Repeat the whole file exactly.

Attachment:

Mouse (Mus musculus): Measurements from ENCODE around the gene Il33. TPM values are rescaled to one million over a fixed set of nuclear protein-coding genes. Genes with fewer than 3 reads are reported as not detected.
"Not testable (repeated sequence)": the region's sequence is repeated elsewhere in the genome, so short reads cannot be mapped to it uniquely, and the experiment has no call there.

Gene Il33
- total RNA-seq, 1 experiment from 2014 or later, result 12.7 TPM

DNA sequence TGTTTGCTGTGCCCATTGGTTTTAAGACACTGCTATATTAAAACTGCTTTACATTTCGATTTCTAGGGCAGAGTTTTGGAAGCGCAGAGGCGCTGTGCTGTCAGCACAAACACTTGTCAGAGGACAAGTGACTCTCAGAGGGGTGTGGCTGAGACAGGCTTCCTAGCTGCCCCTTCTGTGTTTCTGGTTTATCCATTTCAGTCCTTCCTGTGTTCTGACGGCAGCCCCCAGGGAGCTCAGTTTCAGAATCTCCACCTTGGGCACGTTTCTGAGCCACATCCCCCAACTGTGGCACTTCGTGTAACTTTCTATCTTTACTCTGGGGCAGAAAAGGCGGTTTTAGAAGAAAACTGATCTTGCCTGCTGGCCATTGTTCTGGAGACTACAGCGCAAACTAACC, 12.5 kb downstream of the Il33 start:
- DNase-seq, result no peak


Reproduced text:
Mouse (Mus musculus): Measurements from ENCODE around the gene Il33. TPM values are rescaled to one million over a fixed set of nuclear protein-coding genes. Genes with fewer than 3 reads are reported as not detected.
"Not testable (repeated sequence)": the region's sequence is repeated elsewhere in the genome, so short reads cannot be mapped to it uniquely, and the experiment has no call there.

Gene Il33
- total RNA-seq, 1 experiment from 2014 or later, result 12.7 TPM

DNA sequence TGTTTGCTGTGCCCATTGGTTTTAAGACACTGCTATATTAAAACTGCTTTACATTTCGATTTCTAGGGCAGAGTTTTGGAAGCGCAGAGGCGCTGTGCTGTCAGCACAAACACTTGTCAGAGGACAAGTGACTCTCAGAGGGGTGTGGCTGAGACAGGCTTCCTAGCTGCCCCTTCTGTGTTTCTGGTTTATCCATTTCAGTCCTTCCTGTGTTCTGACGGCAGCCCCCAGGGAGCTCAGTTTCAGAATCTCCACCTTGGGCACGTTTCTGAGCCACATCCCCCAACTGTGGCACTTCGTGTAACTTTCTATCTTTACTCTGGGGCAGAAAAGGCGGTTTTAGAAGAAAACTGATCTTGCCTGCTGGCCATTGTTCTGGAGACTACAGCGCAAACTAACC, 12.5 kb downstream of the Il33 start:
- DNase-seq, result no peak